This book is Narrative and descriptive as it give's a step by step account of how Andrew Mawson built a dissected rundown housing estate in east end of London to a community which is expected to benefits from the host of the 2012 Olympic and Paralympics. This book was born out of the passion and experience to identify and solve social problems, which could affect generations, also to challenge policy maker, politician, and encourage other social entrepreneur (charity organization).
Mawson's began with a story of when he arrived London's East End in 1984 to pastor a run-down United Reformed Church. He finds some members, whose age was above seventy who were faithful and dedicated. he realise that rather being a than pastor he has several alternative either write a thesis on inner-city poverty which no one would read or stay in bed every morning and become unhappy or to get out into the community and discover any opportunities out there. But he decide to explore the community which eventually open him up to some ideas which then pursue with the help of other to be a reality. Among which is the establishment of the first fully-integrated health centre in the UK, a three-acre park, sheltered housing, support and care in one fully unified unit and the generation of hundreds of new jobs and considerable wealth for the community. This made Mawson a social entrepreneur and as he proved the value of the social enterprise model to get some very big things at that thing done.
This book made use of empirical analysis rather than conceptual analysis when compared to other books on social enterprise, no theories but little guidelines toward the end of the book. His twenty years of experience and being actively involved and achieving social goals account for his mastery in the concept of social enterprise. What made the difference in this book amongst others is the difference Mawson draw between the 'social enterprise' approach to delivering services and the more traditional methods preferred by central and local government. The integrated health centre come into view from a painful encounter the Mawson had with the authorities 'responsible' for the care of a member of his congregation, dying of cancer a single mother in her thirties. Due to what had heard from the Gp,s that necessitated a plan which he eventually carried out through the help of the state.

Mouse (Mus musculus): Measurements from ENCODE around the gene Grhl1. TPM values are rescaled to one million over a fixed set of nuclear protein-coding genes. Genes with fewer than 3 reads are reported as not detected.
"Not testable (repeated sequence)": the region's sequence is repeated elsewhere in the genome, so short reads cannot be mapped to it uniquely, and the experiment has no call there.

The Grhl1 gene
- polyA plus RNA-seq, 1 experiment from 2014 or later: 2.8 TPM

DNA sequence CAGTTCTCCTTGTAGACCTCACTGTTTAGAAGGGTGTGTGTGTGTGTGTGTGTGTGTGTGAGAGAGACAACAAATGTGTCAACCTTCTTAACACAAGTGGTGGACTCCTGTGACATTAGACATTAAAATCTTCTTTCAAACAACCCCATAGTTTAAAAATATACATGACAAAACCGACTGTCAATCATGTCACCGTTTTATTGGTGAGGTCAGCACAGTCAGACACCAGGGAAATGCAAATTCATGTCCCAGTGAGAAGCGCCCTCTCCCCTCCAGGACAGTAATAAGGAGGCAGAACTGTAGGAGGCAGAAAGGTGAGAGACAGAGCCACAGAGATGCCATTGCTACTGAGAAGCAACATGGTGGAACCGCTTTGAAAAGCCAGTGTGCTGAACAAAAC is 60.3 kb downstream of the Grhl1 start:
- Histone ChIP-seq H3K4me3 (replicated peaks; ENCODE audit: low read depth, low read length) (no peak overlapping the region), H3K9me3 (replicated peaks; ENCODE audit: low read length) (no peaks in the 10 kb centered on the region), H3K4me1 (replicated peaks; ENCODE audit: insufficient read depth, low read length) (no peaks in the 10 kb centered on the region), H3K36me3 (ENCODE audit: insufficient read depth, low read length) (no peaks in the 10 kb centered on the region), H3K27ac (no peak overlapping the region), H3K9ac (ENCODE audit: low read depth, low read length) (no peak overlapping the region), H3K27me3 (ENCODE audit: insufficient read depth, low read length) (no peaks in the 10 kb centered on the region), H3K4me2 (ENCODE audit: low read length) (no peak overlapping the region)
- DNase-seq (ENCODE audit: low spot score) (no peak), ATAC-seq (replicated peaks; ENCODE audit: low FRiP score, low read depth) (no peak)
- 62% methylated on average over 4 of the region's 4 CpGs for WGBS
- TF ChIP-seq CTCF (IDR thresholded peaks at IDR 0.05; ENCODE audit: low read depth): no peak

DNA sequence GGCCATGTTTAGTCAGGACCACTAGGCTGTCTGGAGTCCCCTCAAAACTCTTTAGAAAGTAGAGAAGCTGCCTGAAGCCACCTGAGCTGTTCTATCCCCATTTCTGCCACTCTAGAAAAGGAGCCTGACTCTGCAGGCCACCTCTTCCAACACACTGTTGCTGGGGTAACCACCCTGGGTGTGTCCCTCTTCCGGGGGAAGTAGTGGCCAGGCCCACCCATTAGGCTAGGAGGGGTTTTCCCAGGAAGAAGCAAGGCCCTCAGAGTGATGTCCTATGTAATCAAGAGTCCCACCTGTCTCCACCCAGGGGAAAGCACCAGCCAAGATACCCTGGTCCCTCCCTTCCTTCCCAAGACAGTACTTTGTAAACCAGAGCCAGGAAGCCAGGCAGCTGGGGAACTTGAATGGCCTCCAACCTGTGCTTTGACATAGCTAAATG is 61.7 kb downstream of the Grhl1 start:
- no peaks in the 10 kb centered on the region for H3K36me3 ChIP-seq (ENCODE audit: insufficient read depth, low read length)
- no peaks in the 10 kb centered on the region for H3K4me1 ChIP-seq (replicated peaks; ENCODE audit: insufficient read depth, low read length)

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Mawson was of the opinion that the weakness in our present structures for providing services is that the people responsible for designing them have no experience of the, of making things work 'on the ground'. Instead of showing their worth by making a success of one project, they design magnificent schemes based purely on theory which then fail to achieve the purpose for it been created. Social enterprise, on the other hand, exploits the experience of business and applies it to the realm of service delivery. 'Learn by doing' is Mawson's chant, and hispassionate appeal is that if government really wants to bring about change it should support those who have done that learning and proved their success not those with no experience who promise instant results but will deliver little.
Mawson, saw social enterprise is a new form of democracy in that it involves empowering people than voting or engaging with their 'elected representatives'. This is noted as mawson if only we truly believe in the capacity of individuals and empower them to make things happen, then leave them alone to get on with doing it rather than prescribing how it should be done.
In disadvantaged neighbourhoods, it enables people to move beyond being passive recipients of welfare to generating wealth for themselves and their communities. It also gives people new horizons, a new sense of the possible: as Mawson encapsulates it, if you ask someone who has only ever used a mangle what they would most like they will say 'a super-mangle'; the point is to show them the spin dryer!
Mawson's story is challenging for those who think equality of opportunity still matters, or that socialism, rid of its connotations with Eastern Europe, is not a spent force. It is also unsettling for those who want to 'make poverty history' without envisaging a role for business in the process. But it's also deeply inspirational, a book that really can change the way we think - and, more importantly, act.
This book shows the importance of building a relationship and understanding an area and the people in live there over many years, it was interesting to note that very little idea maswon had which one might think will not make effect in the community had the greatest effect, he also stress the importance of staying connected. It was a sources
In conclusion this book is an inspiration it illustrates that anything is possible only if we are ready and committed to it. I will recommend this book for everyone who desires to start a social enterprise, has it has impart my life and views on social enterprise and entrepreneur.